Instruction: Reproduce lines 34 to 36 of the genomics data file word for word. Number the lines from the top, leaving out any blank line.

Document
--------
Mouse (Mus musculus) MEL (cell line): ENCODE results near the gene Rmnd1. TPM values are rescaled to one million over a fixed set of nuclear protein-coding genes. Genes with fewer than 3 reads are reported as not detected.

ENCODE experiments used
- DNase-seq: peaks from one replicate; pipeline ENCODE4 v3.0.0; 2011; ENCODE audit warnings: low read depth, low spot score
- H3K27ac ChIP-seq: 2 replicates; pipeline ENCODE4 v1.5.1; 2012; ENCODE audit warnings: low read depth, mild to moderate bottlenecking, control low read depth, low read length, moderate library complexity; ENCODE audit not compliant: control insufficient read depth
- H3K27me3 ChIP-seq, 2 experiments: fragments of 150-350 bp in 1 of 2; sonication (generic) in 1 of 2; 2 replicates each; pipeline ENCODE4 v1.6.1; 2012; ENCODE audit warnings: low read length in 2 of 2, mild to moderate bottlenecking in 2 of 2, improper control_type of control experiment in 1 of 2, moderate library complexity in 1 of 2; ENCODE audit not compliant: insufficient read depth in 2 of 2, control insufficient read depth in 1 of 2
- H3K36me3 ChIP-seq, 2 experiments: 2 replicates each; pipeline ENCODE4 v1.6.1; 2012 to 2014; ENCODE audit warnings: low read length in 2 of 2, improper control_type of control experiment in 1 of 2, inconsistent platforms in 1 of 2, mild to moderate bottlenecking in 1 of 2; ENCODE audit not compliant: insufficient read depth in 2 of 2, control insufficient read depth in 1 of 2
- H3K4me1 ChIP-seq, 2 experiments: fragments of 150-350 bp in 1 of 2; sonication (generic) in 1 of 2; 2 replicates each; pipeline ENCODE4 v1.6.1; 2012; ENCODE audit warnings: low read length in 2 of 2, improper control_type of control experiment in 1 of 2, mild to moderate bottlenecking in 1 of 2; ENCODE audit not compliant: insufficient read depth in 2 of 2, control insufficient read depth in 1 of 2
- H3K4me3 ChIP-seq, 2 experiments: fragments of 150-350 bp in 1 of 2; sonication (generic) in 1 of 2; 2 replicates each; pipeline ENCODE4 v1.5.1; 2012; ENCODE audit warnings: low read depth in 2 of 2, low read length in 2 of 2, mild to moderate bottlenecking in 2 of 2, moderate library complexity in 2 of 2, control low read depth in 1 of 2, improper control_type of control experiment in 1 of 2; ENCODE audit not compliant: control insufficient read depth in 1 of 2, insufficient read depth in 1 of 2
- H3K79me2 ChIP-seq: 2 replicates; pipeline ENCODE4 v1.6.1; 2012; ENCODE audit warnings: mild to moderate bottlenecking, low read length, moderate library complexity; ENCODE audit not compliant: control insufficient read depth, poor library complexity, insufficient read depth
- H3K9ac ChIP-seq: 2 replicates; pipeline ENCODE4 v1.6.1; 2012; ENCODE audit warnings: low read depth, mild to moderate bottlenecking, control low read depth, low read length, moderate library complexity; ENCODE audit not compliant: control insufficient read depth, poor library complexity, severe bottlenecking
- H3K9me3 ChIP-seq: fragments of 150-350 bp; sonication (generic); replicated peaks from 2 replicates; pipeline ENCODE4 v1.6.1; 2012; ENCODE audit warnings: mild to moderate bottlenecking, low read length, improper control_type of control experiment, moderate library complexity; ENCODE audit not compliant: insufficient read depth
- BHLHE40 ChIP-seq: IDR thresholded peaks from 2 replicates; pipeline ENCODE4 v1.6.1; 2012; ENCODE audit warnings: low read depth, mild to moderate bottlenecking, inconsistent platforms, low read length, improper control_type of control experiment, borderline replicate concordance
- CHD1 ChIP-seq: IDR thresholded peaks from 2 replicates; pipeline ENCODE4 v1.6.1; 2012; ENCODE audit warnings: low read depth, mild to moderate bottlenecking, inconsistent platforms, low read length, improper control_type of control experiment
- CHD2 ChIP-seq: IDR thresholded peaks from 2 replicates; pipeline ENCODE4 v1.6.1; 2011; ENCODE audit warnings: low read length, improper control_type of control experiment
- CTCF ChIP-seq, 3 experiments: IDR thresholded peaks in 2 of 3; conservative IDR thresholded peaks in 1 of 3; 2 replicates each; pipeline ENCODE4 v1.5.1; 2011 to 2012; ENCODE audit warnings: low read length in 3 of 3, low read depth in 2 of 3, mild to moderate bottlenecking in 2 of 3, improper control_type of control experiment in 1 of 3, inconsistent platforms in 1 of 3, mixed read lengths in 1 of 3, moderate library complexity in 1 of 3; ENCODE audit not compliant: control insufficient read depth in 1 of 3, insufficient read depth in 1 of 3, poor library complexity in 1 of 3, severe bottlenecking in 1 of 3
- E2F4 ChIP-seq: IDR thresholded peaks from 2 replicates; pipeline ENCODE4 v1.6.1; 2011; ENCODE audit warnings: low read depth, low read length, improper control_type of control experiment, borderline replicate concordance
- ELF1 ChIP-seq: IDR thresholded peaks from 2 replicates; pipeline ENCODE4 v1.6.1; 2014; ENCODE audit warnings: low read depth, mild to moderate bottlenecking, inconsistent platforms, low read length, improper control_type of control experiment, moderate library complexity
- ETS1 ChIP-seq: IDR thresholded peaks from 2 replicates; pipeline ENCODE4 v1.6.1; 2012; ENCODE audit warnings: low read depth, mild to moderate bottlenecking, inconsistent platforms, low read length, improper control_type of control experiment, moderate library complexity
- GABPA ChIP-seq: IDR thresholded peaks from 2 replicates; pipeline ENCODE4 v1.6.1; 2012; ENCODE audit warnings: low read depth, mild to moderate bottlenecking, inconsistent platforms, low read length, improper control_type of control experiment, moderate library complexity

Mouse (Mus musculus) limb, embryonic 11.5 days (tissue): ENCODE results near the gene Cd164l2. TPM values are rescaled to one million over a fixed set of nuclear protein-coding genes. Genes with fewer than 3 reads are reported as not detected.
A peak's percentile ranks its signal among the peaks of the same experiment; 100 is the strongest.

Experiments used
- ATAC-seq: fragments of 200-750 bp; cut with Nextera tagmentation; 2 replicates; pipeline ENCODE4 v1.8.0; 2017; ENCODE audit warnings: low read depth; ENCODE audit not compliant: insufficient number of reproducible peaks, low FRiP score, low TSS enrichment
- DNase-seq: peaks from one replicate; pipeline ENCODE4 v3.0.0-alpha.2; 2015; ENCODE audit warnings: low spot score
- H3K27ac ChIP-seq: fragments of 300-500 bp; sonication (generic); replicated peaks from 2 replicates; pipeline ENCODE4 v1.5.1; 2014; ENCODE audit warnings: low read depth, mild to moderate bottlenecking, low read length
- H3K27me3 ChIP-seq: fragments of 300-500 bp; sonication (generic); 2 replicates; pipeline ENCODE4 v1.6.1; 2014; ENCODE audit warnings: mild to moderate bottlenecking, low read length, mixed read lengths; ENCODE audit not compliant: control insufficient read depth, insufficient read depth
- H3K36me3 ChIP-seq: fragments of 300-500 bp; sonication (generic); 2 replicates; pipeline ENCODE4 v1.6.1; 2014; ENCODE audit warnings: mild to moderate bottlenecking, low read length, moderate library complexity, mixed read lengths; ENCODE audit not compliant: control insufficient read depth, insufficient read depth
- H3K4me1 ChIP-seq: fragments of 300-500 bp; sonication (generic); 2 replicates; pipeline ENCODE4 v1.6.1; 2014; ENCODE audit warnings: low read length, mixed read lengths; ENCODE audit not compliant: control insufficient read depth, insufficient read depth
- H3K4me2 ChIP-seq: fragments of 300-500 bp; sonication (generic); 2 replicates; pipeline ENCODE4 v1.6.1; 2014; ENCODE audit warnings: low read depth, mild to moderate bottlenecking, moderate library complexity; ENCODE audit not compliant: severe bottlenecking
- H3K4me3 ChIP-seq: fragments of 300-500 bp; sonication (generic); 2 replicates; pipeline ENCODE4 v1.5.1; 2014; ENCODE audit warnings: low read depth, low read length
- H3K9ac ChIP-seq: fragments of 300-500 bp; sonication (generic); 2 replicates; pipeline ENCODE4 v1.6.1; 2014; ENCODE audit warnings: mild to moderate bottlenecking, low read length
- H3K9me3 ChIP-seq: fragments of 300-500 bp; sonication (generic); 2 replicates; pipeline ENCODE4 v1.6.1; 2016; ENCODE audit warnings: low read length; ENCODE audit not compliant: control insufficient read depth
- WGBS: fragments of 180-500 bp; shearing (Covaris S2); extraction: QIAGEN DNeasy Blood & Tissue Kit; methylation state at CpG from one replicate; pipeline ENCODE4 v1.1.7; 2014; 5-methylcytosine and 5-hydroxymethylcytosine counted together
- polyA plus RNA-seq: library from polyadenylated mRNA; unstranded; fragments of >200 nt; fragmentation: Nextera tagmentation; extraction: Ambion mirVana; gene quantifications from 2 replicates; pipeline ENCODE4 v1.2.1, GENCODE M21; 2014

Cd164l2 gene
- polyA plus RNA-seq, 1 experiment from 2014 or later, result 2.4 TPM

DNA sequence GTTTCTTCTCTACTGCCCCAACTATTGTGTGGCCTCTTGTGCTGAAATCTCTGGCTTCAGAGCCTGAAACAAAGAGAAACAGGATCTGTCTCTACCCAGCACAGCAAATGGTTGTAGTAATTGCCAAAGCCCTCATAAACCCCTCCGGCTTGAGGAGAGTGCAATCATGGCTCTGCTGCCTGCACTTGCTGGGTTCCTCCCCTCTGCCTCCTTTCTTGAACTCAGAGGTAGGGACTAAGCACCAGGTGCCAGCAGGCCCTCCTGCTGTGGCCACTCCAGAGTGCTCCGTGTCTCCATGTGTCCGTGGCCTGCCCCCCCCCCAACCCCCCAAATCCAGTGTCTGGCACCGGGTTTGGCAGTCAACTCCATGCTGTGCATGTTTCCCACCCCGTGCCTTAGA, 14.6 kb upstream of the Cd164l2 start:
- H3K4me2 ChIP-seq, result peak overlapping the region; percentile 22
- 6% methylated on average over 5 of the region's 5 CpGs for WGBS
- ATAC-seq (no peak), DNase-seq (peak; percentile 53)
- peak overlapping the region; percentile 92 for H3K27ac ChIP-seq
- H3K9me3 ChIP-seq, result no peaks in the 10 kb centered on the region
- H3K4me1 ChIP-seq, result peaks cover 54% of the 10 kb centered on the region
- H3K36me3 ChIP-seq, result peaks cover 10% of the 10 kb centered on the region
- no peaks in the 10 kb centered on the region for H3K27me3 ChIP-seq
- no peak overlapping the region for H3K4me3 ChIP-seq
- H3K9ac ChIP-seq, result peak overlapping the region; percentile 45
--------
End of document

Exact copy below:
- polyA plus RNA-seq: library from polyadenylated mRNA; unstranded; fragments of >200 nt; fragmentation: Nextera tagmentation; extraction: Ambion mirVana; gene quantifications from 2 replicates; pipeline ENCODE4 v1.2.1, GENCODE M21; 2014

Cd164l2 gene
- polyA plus RNA-seq, 1 experiment from 2014 or later, result 2.4 TPM